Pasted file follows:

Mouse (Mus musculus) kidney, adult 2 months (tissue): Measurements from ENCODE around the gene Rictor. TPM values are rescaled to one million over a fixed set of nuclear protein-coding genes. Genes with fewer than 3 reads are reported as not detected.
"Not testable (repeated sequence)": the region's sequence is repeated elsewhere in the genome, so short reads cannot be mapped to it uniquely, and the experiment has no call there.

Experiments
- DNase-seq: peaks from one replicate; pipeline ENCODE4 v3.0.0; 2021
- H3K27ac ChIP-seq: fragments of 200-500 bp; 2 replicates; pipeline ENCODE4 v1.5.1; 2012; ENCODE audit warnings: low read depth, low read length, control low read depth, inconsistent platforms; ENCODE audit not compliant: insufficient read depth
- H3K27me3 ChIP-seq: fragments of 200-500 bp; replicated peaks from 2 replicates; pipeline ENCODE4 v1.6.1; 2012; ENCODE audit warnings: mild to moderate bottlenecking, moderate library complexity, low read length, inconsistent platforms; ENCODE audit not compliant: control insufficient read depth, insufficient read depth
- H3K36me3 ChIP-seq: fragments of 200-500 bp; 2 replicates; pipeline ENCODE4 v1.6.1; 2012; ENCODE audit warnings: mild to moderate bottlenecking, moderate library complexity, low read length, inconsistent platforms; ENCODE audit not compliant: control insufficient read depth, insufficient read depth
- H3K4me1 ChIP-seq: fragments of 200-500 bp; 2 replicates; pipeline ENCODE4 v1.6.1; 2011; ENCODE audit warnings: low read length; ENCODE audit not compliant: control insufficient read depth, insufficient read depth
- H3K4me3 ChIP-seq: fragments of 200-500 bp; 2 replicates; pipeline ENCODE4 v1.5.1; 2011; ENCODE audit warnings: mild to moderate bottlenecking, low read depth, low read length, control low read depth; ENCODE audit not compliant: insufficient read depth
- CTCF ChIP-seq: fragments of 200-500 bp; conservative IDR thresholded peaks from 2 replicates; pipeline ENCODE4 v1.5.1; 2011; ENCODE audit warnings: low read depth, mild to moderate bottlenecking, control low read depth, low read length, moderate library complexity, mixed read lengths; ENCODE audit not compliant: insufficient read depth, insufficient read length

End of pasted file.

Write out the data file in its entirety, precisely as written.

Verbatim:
Mouse (Mus musculus) kidney, adult 2 months (tissue): Measurements from ENCODE around the gene Rictor. TPM values are rescaled to one million over a fixed set of nuclear protein-coding genes. Genes with fewer than 3 reads are reported as not detected.
"Not testable (repeated sequence)": the region's sequence is repeated elsewhere in the genome, so short reads cannot be mapped to it uniquely, and the experiment has no call there.

Experiments
- DNase-seq: peaks from one replicate; pipeline ENCODE4 v3.0.0; 2021
- H3K27ac ChIP-seq: fragments of 200-500 bp; 2 replicates; pipeline ENCODE4 v1.5.1; 2012; ENCODE audit warnings: low read depth, low read length, control low read depth, inconsistent platforms; ENCODE audit not compliant: insufficient read depth
- H3K27me3 ChIP-seq: fragments of 200-500 bp; replicated peaks from 2 replicates; pipeline ENCODE4 v1.6.1; 2012; ENCODE audit warnings: mild to moderate bottlenecking, moderate library complexity, low read length, inconsistent platforms; ENCODE audit not compliant: control insufficient read depth, insufficient read depth
- H3K36me3 ChIP-seq: fragments of 200-500 bp; 2 replicates; pipeline ENCODE4 v1.6.1; 2012; ENCODE audit warnings: mild to moderate bottlenecking, moderate library complexity, low read length, inconsistent platforms; ENCODE audit not compliant: control insufficient read depth, insufficient read depth
- H3K4me1 ChIP-seq: fragments of 200-500 bp; 2 replicates; pipeline ENCODE4 v1.6.1; 2011; ENCODE audit warnings: low read length; ENCODE audit not compliant: control insufficient read depth, insufficient read depth
- H3K4me3 ChIP-seq: fragments of 200-500 bp; 2 replicates; pipeline ENCODE4 v1.5.1; 2011; ENCODE audit warnings: mild to moderate bottlenecking, low read depth, low read length, control low read depth; ENCODE audit not compliant: insufficient read depth
- CTCF ChIP-seq: fragments of 200-500 bp; conservative IDR thresholded peaks from 2 replicates; pipeline ENCODE4 v1.5.1; 2011; ENCODE audit warnings: low read depth, mild to moderate bottlenecking, control low read depth, low read length, moderate library complexity, mixed read lengths; ENCODE audit not compliant: insufficient read depth, insufficient read length